Chlamydia is the most commonly reported bacterial sexually transmitted infection in the United States. According to data from the U.S. Centers for Disease Control and Prevention (CDC), there were nearly 1.6 million reported cases in 2020. The actual number of infections is likely more than 4 million, as many infected people do not experience symptoms, and therefore do not seek medical attention, leaving them undiagnosed while still capable of spreading the infection.
If you’re sexually active, it’s important to understand chlamydia symptoms so that you can seek treatment as soon as possible and avoid infecting others.
The most common chlamydia symptoms can be found in both women and men. These include burning sensation during urination, sores around the infected area and discharge from the genitals. Women may also experience bleeding between periods, while men might also experience pain and swelling in one or both testicles.
Chlamydia can also infect the rectum, possibly leading to rectal pain, discharge and bleeding.
Chlamydia without Symptoms
As mentioned above, chlamydia infections often occur with no symptoms at all. Two CDC studies projected that only about 10% of men and 5-30% of women with a confirmed chlamydia infection develop symptoms.
Symptomless chlamydia is still very dangerous, as infected people are likely to continue engaging in sexual activity without first being treated, thus spreading the infection to others.
Additionally, left undiagnosed and untreated, chlamydia can lead to long-term health issues in women, including pelvic inflammatory disease, tubal factor infertility, ectopic pregnancy and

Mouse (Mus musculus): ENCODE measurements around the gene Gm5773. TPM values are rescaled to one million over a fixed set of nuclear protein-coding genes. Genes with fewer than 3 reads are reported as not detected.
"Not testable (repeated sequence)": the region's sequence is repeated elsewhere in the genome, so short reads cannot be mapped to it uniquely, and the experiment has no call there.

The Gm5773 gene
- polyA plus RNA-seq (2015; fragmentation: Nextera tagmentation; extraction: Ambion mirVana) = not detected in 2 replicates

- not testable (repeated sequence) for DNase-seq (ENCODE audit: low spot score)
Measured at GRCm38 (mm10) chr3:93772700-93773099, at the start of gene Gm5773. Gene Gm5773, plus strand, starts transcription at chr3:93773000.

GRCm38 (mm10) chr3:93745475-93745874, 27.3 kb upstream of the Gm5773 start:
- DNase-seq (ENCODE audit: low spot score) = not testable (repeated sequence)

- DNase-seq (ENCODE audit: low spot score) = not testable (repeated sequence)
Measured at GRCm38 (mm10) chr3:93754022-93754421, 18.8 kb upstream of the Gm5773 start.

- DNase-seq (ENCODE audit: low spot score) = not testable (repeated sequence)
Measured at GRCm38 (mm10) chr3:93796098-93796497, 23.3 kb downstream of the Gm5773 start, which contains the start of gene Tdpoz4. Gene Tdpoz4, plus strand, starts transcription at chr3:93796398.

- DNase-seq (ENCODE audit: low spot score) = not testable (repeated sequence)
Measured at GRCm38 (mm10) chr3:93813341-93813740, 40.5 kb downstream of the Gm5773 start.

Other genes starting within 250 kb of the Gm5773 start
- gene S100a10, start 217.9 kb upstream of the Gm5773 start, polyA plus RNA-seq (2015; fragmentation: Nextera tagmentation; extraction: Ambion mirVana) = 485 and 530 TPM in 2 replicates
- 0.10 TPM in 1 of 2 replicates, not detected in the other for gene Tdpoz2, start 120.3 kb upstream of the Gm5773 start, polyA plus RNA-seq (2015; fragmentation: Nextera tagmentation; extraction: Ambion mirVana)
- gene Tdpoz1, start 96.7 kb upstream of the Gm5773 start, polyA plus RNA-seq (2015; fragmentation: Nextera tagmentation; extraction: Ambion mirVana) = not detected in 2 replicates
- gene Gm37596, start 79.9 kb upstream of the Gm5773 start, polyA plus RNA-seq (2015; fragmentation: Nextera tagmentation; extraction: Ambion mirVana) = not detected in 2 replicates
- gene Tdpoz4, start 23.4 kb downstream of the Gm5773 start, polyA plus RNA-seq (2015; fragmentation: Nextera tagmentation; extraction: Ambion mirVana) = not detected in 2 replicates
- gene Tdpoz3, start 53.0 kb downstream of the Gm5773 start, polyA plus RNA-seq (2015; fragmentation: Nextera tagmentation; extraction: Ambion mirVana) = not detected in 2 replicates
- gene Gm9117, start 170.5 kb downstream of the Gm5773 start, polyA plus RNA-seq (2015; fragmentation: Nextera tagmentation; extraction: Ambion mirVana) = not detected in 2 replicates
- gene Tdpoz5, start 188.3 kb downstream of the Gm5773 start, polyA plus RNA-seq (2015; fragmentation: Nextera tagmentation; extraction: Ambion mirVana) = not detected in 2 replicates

chronic pelvic pain.
Who Gets Chlamydia?
While anyone who is sexually active can contract chlamydia, reported cases are most common among adolescents and young adults. In 2020, more than 60% of reported cases occurred in people ages 15-24. Women in this age group are more than twice as likely than men to report an infection. This likely has more to do with the presence of symptoms than an actual difference in the rate of infection.
People aged 25 and older are, of course, similarly susceptible to contracting chlamydia, accounting for nearly 600,000 reported cases a year. In this older population, the disparity of reported cases between women and men narrows considerably.
When to Get Tested
If you or your sexual partner experience any of the symptoms described above, it’s a good idea to be tested for chlamydia. These could potentially be symptoms of chlamydia or another sexually transmitted infection, like gonorrhea (another of the most common STI/STDs in the U.S.).
Since a chlamydia infection may be present even without symptoms, the CDC recommends yearly testing for any sexually active female younger than 25 years old. Older women should also be tested yearly if they have new or multiple sex partners. Pregnant women should always be tested early in pregnancy.
Sexually active homosexual men should also be tested yearly, more frequently if they have multiple partners.
How to Get Tested
In Gainesville, Sira provides free, confidential testing for chlamydia and gonorrhea. Testing is available for women and men, and there’s no insurance required.
To schedule your free test, contact Sira today at 352-377-4947.